Jun 13 – 19, 2015
University of Alberta
America/Edmonton timezone
Welcome to the 2015 CAP Congress! / Bienvenue au congrès de l'ACP 2015!

Spin Currents in Magnetic Insulator/Normal Metal Heterostructures

Jun 17, 2015, 1:45 PM
NINT Taylor room (University of Alberta)

NINT Taylor room

University of Alberta

Invited Speaker / Conférencier invité Condensed Matter and Materials Physics / Physique de la matière condensée et matériaux (DCMMP-DPMCM) W2-1 Spintronics and spintronic devices (DCMMP) / Spintronique et technologies spintroniques (DPMCM)


Dr Sebastian Goennenwein (Walther-Meissner-Institut, Bayerische Akademie der Wissenschaften, Garching, Germany)


The generation and the detection of pure spin currents are fascinating challenges in modern solid state physics. In ferromagnet/normal metal thin film heterostructures, pure spin currents can be generated, e.g., by means of spin pumping [1], or via the application of thermal gradients in the so-called spin Seebeck effect [2]. An elegant scheme for detecting spin currents relies on the inverse spin Hall effect: Owing to spin-orbit coupling, a spin current flowing in a normal metal also induces a charge current, which can be straightforwardly detected using conventional electronics [1,2]. In the talk, I will discuss some of our recent spin current-related experiments in magnetic insulator/normal metal heterostructures [3-5]. Magnetic insulators are very attractive materials for spin current experiments, since they do exhibit long-range magnetic order and thus can sustain pure (magnonic) spin current flow, while they do not conduct electrical charge. We take advantage of this fact and study the spin Seebeck effect in both yttrium iron garnet (Y3Fe5O12, YIG) as well as gadolinium iron garnet (Gd3Fe5O12, GdIG) based heterostructures [5]. While the spin Seebeck voltage in YIG/Pt heterostructures “simply” goes to zero upon decreasing temperature, it changes sing twice in GdIG/Pt. The spin currents thus do not simply replicate the net magnetization of the ferrimagnetic insulator, but rather reflect the complex interplay between the different magnetic sublattices. Furthermore, I will introduce and discuss the so-called spin Hall magnetoresistance effect in these heterostructures [3,4]. References: [1] O. Mosendz et al., Phys. Rev. Lett. 104, 046601 (2010). [2] K. Uchida et al., Nature Mater. 9, 894 (2010). [3] H. Nakayama et al., Phys. Rev. Lett. 110, 206601 (2013). [4] M. Weiler et al., Phys. Rev. Lett. 111, 176601 (2013). [5] S. Geprägs et al., arXiv 1405:4971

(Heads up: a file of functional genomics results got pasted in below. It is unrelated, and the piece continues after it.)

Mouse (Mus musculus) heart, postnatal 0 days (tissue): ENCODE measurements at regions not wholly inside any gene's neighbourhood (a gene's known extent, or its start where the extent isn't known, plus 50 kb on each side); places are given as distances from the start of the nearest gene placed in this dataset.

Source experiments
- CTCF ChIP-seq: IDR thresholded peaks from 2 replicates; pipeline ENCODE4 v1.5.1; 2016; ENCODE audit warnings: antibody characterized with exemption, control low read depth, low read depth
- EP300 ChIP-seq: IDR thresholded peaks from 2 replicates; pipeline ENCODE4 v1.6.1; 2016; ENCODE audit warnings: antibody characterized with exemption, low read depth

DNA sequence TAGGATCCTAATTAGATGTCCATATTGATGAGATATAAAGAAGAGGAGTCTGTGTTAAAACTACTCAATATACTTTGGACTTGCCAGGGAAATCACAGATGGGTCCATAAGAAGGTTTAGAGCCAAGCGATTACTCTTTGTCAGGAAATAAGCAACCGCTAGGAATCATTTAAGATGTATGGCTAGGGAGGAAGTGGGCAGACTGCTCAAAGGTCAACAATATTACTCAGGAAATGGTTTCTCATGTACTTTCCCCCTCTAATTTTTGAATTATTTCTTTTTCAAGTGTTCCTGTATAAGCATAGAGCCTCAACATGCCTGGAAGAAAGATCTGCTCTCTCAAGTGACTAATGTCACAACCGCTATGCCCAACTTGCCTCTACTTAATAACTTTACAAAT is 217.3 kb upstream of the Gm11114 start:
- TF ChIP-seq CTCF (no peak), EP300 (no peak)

Primary author

Dr Sebastian Goennenwein (Walther-Meissner-Institut, Bayerische Akademie der Wissenschaften, Garching, Germany)

Presentation materials